From 1997 to 2001, more than 4,000 privatization operations have been carried out in more than 100 countries, bringing in government revenues of over 1,362 billion dollars. The phenomenon, which grew exponentially at the end of the 1990s and then abruptly slowed down, had dramatic consequences on the performance of state-owned enterprises and a significant impact on industrialized countries, as well as emerging and less developed economies. Yet there have been surprisingly few attempts to provide a systematic empirical account of the privatization process at the worldwide level. Why do governments privatize? Why do some countries accomplish large-scale privatization programmes, and others never privatize at all? Is privatization a trend or a cycle? Furthermore, how do governments privatize? Do governments really transfer ownership and control of state-owned enterprises or does private ownership tend to coexist with public control? This book provides some answers to these important questions trying to test research hypotheses set forth by the recent economic theory of privatization.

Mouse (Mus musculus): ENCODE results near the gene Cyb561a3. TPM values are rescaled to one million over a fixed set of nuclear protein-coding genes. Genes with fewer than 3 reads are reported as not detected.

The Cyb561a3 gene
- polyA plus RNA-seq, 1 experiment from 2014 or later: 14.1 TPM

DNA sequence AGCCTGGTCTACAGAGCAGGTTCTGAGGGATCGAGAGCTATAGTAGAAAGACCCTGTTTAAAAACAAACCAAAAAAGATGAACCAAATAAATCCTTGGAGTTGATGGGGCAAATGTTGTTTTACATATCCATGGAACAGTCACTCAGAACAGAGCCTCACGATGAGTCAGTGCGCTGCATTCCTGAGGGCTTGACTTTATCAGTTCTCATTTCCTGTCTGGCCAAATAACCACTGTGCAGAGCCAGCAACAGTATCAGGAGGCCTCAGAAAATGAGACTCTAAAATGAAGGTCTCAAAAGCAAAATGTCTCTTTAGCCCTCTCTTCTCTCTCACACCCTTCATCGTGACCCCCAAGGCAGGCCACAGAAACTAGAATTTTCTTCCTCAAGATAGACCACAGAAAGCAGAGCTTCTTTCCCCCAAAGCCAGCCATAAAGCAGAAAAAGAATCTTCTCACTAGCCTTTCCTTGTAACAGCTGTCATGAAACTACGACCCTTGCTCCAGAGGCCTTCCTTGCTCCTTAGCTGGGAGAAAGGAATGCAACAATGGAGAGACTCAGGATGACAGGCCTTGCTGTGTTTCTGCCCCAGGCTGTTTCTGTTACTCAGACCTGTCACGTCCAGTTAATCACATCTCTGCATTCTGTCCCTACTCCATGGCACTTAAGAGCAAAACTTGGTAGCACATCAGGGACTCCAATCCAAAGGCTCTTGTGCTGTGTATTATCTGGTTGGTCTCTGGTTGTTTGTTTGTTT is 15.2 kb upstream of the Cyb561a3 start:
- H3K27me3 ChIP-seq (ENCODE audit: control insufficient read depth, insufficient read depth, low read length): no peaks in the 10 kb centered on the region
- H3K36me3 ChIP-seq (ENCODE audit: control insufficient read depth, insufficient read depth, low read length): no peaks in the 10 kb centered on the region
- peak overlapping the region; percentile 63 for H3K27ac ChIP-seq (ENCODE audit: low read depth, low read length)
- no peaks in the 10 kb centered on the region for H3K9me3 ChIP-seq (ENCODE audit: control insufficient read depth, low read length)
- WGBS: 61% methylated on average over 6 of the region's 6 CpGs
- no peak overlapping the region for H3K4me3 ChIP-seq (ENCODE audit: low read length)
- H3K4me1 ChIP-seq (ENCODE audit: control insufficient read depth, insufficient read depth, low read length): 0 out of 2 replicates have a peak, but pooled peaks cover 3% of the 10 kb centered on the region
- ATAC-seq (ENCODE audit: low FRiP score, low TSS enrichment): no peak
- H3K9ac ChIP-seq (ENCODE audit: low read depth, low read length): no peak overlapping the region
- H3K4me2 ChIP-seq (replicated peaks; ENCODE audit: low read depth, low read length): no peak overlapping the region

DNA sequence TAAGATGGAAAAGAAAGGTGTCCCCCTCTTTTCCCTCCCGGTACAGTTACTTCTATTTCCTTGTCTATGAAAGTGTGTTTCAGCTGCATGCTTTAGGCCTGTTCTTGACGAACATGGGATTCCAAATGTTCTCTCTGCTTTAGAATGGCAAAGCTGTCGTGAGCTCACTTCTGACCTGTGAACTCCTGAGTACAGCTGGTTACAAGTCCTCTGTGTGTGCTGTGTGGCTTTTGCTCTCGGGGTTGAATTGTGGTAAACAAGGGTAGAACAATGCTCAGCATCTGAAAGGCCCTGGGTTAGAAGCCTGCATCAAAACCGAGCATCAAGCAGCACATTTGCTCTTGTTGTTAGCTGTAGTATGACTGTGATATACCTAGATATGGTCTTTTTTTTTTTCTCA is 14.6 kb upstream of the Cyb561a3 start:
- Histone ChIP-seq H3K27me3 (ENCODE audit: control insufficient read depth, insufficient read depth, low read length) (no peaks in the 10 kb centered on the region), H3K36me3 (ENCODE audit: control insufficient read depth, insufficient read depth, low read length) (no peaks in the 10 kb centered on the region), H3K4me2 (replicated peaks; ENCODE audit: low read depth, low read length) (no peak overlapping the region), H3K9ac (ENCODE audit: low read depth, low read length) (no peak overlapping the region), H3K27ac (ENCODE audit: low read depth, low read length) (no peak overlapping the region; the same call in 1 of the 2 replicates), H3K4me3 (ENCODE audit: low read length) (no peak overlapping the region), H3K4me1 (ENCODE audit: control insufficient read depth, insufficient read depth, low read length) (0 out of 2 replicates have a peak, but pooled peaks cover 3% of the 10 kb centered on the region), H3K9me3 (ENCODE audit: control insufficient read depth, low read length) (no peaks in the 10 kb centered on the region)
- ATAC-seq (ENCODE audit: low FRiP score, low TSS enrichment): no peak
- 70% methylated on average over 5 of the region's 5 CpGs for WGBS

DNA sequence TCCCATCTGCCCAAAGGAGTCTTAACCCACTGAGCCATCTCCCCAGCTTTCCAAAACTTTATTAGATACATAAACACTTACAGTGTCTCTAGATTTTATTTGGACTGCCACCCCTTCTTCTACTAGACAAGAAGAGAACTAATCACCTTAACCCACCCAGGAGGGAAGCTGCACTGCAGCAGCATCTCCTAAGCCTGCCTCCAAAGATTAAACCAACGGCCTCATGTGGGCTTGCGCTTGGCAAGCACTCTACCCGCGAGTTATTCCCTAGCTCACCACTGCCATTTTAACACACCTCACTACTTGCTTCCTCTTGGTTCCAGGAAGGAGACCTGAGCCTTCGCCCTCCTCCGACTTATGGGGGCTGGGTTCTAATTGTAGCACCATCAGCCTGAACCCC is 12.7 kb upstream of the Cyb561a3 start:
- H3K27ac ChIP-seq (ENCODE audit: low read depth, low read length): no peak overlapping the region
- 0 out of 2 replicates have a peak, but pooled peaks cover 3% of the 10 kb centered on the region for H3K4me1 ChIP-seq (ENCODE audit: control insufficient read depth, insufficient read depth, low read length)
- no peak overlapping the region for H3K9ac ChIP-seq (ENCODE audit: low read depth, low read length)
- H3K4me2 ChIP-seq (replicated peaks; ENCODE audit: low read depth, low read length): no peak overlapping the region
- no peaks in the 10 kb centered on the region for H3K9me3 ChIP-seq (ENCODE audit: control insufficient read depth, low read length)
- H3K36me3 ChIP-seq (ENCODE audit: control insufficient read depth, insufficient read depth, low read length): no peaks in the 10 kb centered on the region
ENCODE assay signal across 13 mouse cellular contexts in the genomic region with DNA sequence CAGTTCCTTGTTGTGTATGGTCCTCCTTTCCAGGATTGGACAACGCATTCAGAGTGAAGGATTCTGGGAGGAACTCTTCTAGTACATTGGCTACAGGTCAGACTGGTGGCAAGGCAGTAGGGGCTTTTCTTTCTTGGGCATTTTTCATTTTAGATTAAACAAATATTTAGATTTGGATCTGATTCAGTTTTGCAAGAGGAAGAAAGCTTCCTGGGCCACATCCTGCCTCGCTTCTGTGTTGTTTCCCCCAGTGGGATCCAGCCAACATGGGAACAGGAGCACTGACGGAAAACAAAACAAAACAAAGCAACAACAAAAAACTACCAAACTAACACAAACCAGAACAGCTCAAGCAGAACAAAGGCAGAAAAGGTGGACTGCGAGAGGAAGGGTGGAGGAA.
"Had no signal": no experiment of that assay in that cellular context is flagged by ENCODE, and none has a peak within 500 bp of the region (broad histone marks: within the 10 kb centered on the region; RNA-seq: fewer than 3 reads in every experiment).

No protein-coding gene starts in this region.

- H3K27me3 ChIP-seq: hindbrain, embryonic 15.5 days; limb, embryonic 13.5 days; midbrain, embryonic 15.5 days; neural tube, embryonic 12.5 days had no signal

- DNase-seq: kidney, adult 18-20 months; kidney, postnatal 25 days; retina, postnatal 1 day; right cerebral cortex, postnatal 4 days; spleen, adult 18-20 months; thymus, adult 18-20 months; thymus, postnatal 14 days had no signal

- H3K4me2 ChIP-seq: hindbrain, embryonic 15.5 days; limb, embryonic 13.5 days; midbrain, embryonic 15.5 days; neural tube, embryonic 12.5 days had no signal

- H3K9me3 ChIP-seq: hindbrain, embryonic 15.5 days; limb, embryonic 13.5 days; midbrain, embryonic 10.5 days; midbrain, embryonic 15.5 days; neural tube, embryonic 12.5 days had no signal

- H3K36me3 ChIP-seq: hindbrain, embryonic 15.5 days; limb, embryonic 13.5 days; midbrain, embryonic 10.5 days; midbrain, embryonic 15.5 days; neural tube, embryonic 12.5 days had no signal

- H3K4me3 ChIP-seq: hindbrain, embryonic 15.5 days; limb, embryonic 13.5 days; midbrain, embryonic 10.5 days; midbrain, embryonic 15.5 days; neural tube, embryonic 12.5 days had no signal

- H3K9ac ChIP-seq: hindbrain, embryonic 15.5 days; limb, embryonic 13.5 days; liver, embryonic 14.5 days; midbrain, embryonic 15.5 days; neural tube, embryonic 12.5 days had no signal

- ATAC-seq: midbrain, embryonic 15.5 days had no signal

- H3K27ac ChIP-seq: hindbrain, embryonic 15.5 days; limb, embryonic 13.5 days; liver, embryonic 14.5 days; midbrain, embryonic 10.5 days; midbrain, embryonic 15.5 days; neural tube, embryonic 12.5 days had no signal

Comprehensive cross-country empirical analyses carried out over a period of more than twenty years are used in the book to show that privatization has taken place all over the world, sometimes spontaneously, more often under the pressure of economic and budgetary constraints. Several of the goals of the privatization have been met, but despite proclamations and programmes, only a small minority of countries has carried out a genuine privatization process, completely transferring ownership of state-owned enterprises to the private sector. A lack of political will is to some extent at the root of this reluctance. However this reluctance can be traced back partly to structural factors that would make an orderly privatization difficult, such as the absence of developed capital markets, appropriate regulation, and suitable institutions.